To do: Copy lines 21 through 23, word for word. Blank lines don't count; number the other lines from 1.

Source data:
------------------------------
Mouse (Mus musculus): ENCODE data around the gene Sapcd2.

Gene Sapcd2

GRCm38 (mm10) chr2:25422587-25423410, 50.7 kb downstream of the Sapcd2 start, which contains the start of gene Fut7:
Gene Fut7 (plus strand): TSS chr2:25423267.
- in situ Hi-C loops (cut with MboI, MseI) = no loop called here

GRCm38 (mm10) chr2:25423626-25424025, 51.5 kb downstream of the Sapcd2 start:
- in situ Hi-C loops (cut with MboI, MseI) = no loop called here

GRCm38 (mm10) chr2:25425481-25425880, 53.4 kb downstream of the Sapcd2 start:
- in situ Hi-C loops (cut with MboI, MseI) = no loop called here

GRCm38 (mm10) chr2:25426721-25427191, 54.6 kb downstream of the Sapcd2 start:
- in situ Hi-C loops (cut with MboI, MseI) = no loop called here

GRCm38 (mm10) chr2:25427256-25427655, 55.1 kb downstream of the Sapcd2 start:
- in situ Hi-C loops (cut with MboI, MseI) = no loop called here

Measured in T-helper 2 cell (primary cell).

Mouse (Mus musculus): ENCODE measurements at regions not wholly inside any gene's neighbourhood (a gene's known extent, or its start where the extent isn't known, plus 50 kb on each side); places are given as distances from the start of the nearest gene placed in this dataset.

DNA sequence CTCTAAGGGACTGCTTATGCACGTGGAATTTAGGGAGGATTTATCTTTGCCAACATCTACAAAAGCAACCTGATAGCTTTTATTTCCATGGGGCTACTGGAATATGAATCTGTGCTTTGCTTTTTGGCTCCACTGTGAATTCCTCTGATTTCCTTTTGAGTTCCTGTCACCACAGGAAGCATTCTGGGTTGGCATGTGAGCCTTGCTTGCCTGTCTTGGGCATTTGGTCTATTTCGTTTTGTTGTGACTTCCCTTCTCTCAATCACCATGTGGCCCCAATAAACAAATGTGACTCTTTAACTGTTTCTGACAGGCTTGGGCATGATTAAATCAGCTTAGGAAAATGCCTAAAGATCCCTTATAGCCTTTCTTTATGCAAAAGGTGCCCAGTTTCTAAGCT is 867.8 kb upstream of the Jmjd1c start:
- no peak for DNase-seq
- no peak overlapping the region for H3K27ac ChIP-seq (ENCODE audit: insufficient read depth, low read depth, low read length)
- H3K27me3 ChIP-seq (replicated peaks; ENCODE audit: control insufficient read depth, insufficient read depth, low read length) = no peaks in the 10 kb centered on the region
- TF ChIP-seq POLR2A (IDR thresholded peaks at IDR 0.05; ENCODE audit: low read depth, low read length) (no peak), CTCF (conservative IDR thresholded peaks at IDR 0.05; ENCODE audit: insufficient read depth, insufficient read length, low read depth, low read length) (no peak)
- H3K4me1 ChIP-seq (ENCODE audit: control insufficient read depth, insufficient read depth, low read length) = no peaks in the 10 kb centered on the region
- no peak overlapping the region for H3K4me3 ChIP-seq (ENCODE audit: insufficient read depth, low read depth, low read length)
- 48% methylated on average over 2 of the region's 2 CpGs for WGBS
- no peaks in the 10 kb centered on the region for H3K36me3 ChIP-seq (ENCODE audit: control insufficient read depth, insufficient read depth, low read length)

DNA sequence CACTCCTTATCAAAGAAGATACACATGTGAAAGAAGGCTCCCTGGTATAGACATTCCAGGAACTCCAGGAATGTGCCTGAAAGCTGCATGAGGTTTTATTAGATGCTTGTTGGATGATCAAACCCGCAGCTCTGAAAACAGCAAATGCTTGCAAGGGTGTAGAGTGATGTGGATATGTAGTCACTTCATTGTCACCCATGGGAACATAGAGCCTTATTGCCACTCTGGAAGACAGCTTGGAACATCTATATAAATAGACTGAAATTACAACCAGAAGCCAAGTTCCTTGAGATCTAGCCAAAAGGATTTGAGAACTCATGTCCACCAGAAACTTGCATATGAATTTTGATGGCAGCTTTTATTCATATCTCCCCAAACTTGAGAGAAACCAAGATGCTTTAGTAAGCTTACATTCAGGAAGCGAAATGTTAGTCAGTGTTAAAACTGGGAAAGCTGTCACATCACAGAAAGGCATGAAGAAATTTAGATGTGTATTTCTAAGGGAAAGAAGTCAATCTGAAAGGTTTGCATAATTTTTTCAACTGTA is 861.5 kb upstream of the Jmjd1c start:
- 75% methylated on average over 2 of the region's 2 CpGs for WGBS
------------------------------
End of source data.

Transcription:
- H3K4me1 ChIP-seq (ENCODE audit: control insufficient read depth, insufficient read depth, low read length) = no peaks in the 10 kb centered on the region
- no peak overlapping the region for H3K4me3 ChIP-seq (ENCODE audit: insufficient read depth, low read depth, low read length)
- 48% methylated on average over 2 of the region's 2 CpGs for WGBS